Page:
Are you clueless about how to start a vegan lifestyle? Whether you have environmental, ethical, or health reasons at the back of your mind, it’s quite tough to make a shift.

You must be connecting with what I just said! Although you have sentiments for animals and are health conscious, how can you leave behind delicious meals for a “tasteless” vegan diet?

As a beginner, it’s not recommended to go all out for a vegan diet more like any other diet plan.

Here’s a comprehensive guide to help you become a vegan

 

What is a Vegan Diet?

Veganism is a lifestyle that excludes all kinds of animal exploitation and brutality for personal clothing, food, etc. What needs to be sacrificed is all animal products inclusive of dairy, meat, eggs, animal skin clothing.

On a brighter side, a vegan diet is highly nutritious that naturally drops your waist size and overall body weight. It reduces the risk of cancer, heart problems, blood pressure, cholesterol, type-2 diabetes, and many more health issues. Vegans have a lowered mortality rate than non-vegans.

On a darker side, veganism accounts for an increased risk of nutritional deficiencies such as vitamin D, omega-3, and omega-6 fatty acids.

However, the deficiency is easily covered by eating the right foods in the right quantity. How? Read the tips of becoming a vegan.

Different Types of Vegan Diets

vegetables on plate representing Whole food Vegan DietVariety is the spice of life, and vegan diets aren’t that ‘dull, drab, and dreary.’ So, before diving into the ways to kick-start a vegan diet, here’s are a few types of vegan diets that you can choose from

  1. Whole-food Vegan Diet: Whole plant-based foods such as vegetables, fruits, nuts, seeds, legumes, and whole grains.
  2. Raw Food Vegan Diets: vegetables, fruits, nuts, seeds, and plant-based foods cooked slightly to keep the nutrients intact.
  3. 80/10/10: No need to worry about the complexity of the term; it refers to low-fat, raw vegan foods, or a fruit-based diet. For weight-loss, it’s a great option, but as a beginner, it’s better to enjoy variety instead of restricting yourself.
  4. Starch Solution: It’s based on starchy foods such as rice, potatoes, and corn rather than fruits.
  5. Junk Food Vegan Diet: It’s a delicious plant-based food diet that substitutes cheeses, meats, and desserts. Well enough with vegan desserts, processed vegan foods, and mock meats. It’s an alluring option for beginners, especially the junkaholics. Yet, it lacks nutrition; thus, it kills the purpose of a vegan diet that is, reducing the risk of various health issues.

In the beginning, you can skip on sticking to a particular diet plan. Simply explore, invent, and enjoy.

Expert Tips for Beginners to Become a Vegan

As a beginner, heaps of challenges would be in your way. You might not be understanding where to begin.

What’s healthy and unhealthy in vegan diets? How many calories to be consumed as a vegan? Will, your body reacts to the change in lifestyle? How to develop your interest without putting your body under stress? What foods are best to begin with?

1. Knowledge is the Key

With a little research, you can understand what foods are part of vegan diets, their health benefits, and millions of recipes. However, I don’t recommend you to be sitting there doing the research for days. You can visit the local stores and restaurants to see what they have to offer in terms of vegan foods.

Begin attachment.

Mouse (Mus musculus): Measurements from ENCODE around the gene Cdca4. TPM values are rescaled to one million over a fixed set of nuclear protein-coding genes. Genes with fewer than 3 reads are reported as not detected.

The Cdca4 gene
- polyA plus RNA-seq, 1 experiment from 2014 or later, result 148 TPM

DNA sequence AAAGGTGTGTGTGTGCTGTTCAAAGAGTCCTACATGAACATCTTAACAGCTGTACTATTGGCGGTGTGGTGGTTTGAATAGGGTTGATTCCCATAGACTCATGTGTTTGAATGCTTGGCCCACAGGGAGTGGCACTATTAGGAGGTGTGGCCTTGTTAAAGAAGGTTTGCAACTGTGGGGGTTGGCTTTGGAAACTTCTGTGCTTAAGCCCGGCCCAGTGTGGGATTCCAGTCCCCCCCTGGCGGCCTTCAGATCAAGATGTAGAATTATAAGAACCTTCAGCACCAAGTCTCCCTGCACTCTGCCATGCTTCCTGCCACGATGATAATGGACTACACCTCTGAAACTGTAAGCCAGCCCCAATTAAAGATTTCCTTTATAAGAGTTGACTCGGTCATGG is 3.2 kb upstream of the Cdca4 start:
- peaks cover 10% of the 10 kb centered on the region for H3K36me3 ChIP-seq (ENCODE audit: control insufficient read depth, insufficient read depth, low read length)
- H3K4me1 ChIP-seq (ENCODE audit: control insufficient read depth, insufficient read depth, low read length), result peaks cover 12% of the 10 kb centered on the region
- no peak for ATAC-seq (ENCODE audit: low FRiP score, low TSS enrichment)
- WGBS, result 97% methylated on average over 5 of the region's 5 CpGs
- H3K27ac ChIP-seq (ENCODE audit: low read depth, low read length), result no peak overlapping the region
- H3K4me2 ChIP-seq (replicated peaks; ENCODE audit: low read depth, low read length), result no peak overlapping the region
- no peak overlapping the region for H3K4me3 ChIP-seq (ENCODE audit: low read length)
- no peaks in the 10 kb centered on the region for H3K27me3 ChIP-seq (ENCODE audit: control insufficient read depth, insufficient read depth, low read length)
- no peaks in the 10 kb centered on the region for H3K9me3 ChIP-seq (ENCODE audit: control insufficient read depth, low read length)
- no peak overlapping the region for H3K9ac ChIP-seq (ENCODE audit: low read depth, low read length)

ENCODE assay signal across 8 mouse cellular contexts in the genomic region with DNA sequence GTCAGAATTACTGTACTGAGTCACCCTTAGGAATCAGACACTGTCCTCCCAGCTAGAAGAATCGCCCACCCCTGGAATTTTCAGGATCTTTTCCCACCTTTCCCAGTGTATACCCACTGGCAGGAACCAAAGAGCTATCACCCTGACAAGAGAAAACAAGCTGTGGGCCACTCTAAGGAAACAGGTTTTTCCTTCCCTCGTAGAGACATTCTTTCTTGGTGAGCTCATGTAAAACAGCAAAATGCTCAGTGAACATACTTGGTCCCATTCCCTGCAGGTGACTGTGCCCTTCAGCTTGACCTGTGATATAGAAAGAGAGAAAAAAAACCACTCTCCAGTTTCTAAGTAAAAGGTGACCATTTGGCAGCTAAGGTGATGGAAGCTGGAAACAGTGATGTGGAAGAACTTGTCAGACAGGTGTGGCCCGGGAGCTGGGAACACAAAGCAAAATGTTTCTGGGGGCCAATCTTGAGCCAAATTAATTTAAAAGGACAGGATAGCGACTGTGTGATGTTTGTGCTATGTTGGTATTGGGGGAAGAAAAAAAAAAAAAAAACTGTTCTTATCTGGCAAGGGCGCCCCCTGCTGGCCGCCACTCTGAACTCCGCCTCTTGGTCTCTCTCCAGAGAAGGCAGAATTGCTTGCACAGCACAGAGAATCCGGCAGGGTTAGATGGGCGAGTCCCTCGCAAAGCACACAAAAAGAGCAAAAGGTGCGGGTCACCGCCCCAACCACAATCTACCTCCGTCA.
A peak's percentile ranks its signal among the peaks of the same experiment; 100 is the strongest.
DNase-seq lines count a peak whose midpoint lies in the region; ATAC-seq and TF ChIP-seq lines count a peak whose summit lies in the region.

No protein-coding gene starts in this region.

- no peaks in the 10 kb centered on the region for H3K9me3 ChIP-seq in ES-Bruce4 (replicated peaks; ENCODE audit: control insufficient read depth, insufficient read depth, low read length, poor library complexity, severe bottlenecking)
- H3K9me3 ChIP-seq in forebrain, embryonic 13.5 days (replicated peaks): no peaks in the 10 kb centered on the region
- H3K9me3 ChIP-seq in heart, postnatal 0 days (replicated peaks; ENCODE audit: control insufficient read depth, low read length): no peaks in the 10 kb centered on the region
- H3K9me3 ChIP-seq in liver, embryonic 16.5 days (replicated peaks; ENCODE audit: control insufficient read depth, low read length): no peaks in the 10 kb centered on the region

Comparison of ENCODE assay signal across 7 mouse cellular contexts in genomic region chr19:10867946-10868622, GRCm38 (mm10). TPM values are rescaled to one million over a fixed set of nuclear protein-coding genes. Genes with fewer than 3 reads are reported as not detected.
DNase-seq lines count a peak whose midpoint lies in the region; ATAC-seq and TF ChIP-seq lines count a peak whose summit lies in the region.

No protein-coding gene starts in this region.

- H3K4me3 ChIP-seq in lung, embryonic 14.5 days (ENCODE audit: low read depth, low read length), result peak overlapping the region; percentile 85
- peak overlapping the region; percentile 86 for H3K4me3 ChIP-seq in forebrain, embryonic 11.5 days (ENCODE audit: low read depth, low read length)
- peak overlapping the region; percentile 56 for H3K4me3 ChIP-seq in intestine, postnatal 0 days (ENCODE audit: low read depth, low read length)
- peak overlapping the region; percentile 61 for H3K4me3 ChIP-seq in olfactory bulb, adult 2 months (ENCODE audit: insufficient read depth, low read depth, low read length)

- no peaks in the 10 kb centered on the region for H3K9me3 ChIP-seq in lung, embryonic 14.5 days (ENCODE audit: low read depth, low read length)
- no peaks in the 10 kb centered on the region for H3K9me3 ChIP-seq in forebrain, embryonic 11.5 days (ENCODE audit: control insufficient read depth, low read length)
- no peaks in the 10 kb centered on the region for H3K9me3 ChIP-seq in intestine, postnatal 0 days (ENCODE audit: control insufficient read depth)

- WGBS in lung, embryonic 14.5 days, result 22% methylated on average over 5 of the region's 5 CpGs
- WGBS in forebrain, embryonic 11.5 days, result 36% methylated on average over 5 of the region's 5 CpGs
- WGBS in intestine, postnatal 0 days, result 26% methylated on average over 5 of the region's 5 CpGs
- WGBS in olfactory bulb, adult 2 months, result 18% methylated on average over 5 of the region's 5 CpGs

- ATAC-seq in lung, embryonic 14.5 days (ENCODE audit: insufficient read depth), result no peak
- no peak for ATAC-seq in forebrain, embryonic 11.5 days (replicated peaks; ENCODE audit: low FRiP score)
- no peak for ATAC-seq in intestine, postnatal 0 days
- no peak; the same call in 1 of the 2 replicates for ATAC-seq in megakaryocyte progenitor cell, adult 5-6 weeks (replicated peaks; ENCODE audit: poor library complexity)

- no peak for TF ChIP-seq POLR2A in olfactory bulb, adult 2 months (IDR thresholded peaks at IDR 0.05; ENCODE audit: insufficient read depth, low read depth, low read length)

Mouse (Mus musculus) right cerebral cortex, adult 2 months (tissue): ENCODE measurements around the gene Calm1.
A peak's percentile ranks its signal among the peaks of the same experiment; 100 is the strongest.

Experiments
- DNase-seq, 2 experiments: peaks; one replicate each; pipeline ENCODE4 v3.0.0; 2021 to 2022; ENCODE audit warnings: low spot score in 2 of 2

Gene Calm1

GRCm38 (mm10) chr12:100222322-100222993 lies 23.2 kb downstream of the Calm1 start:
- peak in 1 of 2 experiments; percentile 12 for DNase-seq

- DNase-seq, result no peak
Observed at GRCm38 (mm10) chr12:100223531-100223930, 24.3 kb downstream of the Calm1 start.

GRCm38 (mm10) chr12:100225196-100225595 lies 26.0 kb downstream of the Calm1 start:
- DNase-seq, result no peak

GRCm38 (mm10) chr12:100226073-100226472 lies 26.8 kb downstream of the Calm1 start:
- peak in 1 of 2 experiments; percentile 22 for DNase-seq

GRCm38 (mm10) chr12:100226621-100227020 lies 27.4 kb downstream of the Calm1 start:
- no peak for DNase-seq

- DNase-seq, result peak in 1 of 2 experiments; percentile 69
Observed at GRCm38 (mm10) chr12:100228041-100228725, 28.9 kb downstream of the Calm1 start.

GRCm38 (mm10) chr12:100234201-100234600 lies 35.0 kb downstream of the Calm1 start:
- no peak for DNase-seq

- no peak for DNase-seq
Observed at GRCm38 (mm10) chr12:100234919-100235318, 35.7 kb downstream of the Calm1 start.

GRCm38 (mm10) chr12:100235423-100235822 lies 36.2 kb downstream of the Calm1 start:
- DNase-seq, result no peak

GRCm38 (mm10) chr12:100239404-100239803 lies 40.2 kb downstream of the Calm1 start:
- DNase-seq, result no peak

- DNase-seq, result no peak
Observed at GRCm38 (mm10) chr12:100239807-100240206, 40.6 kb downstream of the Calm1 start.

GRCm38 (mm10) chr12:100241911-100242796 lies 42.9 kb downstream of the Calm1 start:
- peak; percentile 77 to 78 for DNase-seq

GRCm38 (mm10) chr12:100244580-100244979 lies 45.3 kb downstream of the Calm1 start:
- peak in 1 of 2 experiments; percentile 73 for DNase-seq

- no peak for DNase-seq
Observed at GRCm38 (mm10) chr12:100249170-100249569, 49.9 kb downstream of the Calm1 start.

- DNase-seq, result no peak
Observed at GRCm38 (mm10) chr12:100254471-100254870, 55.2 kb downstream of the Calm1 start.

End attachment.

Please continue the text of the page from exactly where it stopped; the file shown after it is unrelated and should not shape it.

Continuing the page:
people eating vegan food on brown wooden table as example for vegan restaurantIf you are someone who is highly committed to his decisions; then, you can print out a vegan grocery list and throw the non-vegan food out of your reach in one go. That’s the right beginning.

If you cannot resist the urge of non-vegan food, it’s better to give yourself time and find that motivating factor. The delicious tastes that you are looking for in vegan foods. Instead, keep on trying new recipes, understand the nutritional value of vegan diets, and add vegan appetizers between the meals or with the meals.

If you have diabetes or initial stage cancer, you can learn some vegan juicing recipes for preventing diabetes and other health issues.

The research is endless, including the abolishment of non-vegan cosmetics and clothes. Have a safer and adventurous journey ahead!

2. Keep it Simple and Creative

No need to go nuts for fancy and expensive vegan cheese, milk, and meat alternatives. Complicated recipes can reduce your interest in vegan recipes.

As a starter, try out fun, quick, and diverse meals. It’s easiest to eat plenty of whole fruits and vegetables, whole grains, starches, and legumes. With a greater variety, the bodily need of essential minerals, vitamins, and antioxidants will be satiated. While sticking to a single kind of food, you’d end up depriving yourself of the vital nutrients.

Explore vegan food restaurants, prepare vegan lunch for the workplace in case there is none. With vegan foods, never remain empty stomach or feel scared of eating a lot. Whole vegan foods are never dense on the stomach and provide you energy for the long term.

Do you know that vegan foods are incredibly affordable? You can save dollars to get your dream bag or shoes.

3. Embrace the Changes Positively

Switching to a vegan diet will definitely affect your body’s mechanism. Usually, in the initial fortnightly week of beginning with plant-based foods, your body will get into the detox mode.

That’s not it. The change arrives with headaches, low energy levels, and exhaustion. Listen, it’s temporary, and you will understand the caloric needs of your body over time. For heavy meat-eaters, it’s going to be a bit tough as the body will have an entire detox period.